Even as track and road running prize purses continue to stagger along at start up, 20th century levels, officials of the “beautiful game” soccer are placing curbs on runaway athlete spending at SoccerEx in Manchester, England.
In an effort to halt what’s called “financial doping”, UEFA, the European soccer association, has instituted new regulations that limit wealthy owners from subsidizing team losses incurred while paying high athlete transfer fees and salaries. A top club like Abu Dhabi-owned Manchester City lost $191 million in the year ending May 31, 2010, having spent more on wages alone than it earned in revenue.
The new regs will require teams to only spend what they generate from soccer-related income, or risk losing playing privileges at UEFA’s Champions League and Europa League competitions. To allow a weaning off the old system, owners will be allowed to cover losses of up to a maximum of $63 million over an initial three-year spell, starting in 2012. In the three years from 2015, just $42 million in losses can be covered.
EFA’s head of club licensing Andrea Traverso told The Associated Press on Wednesday that the organization is already anticipating club lawyers searching for loopholes to get around the new regulations.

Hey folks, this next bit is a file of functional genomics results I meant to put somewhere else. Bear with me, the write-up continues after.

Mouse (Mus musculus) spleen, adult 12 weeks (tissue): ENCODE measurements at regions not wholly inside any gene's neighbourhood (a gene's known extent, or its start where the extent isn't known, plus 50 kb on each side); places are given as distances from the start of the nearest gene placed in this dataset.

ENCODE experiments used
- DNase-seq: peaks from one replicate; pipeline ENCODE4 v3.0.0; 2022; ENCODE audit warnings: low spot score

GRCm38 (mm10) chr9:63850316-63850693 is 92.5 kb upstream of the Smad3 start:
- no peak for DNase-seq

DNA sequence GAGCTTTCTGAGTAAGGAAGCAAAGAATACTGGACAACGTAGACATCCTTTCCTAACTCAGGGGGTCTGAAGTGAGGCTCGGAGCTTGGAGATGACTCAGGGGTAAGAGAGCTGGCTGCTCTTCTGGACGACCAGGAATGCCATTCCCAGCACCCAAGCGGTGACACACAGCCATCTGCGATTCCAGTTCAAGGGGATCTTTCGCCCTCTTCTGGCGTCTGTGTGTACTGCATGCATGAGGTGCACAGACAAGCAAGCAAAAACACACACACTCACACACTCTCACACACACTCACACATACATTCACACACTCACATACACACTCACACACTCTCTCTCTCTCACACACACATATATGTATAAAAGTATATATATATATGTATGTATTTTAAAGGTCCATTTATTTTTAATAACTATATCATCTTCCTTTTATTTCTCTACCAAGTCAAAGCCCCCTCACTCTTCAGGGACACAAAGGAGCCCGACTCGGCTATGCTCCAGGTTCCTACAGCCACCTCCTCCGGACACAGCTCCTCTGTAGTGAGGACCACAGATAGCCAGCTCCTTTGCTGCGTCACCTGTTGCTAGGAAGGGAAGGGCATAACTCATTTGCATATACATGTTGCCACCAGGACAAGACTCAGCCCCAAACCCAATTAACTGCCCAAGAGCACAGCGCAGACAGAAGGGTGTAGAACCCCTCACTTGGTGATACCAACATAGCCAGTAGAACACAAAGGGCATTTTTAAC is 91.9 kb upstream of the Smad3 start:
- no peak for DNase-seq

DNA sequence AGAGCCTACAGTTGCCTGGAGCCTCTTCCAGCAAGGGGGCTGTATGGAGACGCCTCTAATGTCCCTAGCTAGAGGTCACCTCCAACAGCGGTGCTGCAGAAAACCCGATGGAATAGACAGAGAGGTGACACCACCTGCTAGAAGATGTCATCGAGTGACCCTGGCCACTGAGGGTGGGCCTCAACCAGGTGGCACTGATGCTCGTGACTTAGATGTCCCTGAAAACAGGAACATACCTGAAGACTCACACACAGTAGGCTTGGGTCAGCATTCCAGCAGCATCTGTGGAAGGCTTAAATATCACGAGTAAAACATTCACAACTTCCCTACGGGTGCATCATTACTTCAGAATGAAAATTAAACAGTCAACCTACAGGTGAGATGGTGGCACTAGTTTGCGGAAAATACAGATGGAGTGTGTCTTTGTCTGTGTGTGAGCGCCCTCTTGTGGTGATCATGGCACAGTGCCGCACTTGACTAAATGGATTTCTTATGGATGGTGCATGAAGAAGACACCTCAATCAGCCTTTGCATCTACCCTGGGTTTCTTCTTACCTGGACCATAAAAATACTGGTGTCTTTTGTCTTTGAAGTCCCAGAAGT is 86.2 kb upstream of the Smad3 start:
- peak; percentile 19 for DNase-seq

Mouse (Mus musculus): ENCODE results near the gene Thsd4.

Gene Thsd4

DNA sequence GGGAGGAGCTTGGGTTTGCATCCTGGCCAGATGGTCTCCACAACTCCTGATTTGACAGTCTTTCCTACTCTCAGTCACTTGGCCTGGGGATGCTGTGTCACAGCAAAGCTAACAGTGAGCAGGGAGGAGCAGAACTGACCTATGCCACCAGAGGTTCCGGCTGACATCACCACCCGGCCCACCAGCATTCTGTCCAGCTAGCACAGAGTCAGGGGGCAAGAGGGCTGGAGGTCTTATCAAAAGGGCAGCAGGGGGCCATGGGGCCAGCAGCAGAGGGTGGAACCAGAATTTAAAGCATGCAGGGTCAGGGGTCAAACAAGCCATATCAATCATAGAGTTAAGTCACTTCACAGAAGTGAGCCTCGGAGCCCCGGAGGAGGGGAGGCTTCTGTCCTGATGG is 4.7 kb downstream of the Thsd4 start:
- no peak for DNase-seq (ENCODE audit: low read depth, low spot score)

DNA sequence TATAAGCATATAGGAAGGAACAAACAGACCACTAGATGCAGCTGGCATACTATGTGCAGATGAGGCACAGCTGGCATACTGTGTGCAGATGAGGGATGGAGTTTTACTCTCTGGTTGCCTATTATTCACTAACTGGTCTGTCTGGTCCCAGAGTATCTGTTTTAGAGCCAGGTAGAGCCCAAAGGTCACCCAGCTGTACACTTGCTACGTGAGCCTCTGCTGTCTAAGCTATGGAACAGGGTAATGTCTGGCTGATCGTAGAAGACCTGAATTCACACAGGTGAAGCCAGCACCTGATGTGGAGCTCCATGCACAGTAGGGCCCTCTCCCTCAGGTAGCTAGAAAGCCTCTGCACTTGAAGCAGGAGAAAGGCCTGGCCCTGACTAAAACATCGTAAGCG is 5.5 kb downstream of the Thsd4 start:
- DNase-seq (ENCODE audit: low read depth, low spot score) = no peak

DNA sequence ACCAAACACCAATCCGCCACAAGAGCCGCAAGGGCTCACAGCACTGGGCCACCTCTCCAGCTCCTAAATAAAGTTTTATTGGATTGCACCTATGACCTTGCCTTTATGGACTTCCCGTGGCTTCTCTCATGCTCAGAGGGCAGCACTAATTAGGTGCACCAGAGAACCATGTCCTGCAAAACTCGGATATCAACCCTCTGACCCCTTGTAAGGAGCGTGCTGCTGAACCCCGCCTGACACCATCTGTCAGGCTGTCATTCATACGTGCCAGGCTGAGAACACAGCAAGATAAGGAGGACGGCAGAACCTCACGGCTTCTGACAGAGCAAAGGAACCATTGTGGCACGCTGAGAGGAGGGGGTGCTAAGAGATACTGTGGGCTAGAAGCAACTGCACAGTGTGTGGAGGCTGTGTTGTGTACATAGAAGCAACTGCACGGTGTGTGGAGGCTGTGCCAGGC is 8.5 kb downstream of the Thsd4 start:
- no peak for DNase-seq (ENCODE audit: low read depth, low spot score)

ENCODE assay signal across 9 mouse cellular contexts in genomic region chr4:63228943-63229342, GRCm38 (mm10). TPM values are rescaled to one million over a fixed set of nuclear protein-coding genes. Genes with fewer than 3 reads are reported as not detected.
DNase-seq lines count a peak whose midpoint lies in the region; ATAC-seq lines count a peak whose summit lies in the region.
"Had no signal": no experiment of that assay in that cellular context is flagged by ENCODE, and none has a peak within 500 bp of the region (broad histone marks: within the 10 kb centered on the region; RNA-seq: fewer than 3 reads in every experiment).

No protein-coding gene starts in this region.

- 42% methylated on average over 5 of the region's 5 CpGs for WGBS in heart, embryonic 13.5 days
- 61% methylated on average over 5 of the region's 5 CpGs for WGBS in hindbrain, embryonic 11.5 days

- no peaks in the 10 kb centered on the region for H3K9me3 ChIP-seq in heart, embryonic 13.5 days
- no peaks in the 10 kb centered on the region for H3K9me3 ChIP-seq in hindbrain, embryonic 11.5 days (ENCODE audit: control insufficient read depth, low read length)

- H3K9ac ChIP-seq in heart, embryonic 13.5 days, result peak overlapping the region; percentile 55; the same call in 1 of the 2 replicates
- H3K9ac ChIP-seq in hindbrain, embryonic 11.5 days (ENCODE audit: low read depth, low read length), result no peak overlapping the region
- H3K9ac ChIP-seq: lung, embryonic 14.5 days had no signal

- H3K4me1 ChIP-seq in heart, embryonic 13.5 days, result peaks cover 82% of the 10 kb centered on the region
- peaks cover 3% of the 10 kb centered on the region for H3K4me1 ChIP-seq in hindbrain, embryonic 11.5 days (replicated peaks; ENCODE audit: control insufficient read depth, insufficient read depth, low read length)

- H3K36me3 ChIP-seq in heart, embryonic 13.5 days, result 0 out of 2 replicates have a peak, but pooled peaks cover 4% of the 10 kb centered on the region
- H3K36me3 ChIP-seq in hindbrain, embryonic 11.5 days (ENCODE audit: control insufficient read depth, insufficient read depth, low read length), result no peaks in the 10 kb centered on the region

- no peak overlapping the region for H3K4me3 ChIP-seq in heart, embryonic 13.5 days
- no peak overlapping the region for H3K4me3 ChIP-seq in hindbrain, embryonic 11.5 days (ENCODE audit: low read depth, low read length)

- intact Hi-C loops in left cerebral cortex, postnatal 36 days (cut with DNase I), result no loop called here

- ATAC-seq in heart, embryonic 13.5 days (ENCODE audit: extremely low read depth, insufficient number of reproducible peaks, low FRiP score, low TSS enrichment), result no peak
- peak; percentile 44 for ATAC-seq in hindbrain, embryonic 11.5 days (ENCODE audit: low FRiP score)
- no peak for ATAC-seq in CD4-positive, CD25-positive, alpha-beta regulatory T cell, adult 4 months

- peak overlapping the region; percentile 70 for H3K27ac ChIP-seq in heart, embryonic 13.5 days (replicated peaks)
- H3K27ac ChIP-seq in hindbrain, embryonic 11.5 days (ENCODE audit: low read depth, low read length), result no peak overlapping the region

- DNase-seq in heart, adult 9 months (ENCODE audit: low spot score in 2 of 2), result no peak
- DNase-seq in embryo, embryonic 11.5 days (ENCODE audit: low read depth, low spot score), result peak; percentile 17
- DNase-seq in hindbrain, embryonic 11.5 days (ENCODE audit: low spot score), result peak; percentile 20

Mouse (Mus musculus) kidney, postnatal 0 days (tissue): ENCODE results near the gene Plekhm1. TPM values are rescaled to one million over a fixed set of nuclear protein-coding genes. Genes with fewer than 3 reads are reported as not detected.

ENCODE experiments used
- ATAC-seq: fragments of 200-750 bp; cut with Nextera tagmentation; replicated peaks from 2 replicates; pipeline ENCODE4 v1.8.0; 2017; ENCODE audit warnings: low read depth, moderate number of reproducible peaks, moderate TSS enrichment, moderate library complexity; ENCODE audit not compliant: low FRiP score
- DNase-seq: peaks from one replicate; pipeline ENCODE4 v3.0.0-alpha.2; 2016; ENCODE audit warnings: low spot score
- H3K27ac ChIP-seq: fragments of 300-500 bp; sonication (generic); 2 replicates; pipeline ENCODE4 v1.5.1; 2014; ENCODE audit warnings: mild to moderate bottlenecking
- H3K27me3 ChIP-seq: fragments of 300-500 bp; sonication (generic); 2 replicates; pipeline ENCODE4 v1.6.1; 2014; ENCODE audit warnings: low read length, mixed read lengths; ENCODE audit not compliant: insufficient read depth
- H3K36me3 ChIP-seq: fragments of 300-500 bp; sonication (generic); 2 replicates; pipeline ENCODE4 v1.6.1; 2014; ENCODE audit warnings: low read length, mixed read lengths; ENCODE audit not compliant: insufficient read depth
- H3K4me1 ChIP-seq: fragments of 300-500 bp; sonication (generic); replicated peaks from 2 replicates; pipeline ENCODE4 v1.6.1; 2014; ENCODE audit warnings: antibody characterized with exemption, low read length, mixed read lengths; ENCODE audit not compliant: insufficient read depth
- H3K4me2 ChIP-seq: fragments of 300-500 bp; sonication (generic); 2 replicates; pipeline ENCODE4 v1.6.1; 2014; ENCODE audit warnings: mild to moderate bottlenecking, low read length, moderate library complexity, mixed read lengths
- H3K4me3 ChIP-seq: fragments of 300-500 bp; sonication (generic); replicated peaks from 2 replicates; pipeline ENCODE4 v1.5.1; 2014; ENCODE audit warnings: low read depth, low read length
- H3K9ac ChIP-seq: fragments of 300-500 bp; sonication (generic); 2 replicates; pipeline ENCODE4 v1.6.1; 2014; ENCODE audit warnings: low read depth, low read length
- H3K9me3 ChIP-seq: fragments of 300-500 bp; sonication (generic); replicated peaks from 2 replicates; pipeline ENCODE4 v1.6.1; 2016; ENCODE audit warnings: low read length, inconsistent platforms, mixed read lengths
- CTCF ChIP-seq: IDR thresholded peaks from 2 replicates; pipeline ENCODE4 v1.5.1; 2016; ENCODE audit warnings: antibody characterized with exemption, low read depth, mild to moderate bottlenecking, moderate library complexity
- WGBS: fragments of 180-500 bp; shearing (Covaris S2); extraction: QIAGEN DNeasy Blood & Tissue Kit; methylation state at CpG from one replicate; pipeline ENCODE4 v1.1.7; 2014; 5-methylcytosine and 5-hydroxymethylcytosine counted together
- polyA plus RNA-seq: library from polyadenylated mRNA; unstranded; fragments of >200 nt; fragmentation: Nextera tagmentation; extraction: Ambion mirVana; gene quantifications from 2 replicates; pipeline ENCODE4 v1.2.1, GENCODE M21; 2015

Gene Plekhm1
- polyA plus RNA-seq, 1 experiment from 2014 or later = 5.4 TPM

“We will monitor how the clubs react and if necessary, if we notice there are measures that need to be taken to address particular problems then we will address those to the executive committee for consideration and then eventually (make) some modifications,” Traverso told AP on the sideline of the SoccerEx conference.
It was the new regulations that convinced the Boston Red Sox ownership group headed by John Henry to buy the Liverpool team in October 2010 for $476 million through their New England Sports Ventures.
Imagine the problem of overpaying runners, jumpers, and throwers? So are running and track inherently low level, niche sports forever consigned to the agate page except for the Olympic Games and World Championships? Or could there ever be a time when the road and track clubs like Mammoth TC, Team USA Minnesota, the Bay Area TC, etc. become owner-operated and scheduled along the lines of soccer in team vs. team competitions leading to a season ending championship?
It is one potential model to commodify our sport. At present with every event being a stand alone universe, and every athlete an independent contractor, it is impossible to create a viable calendar to showcase the efforts of the athletes. What say you?
(Associated Press was a source for this post)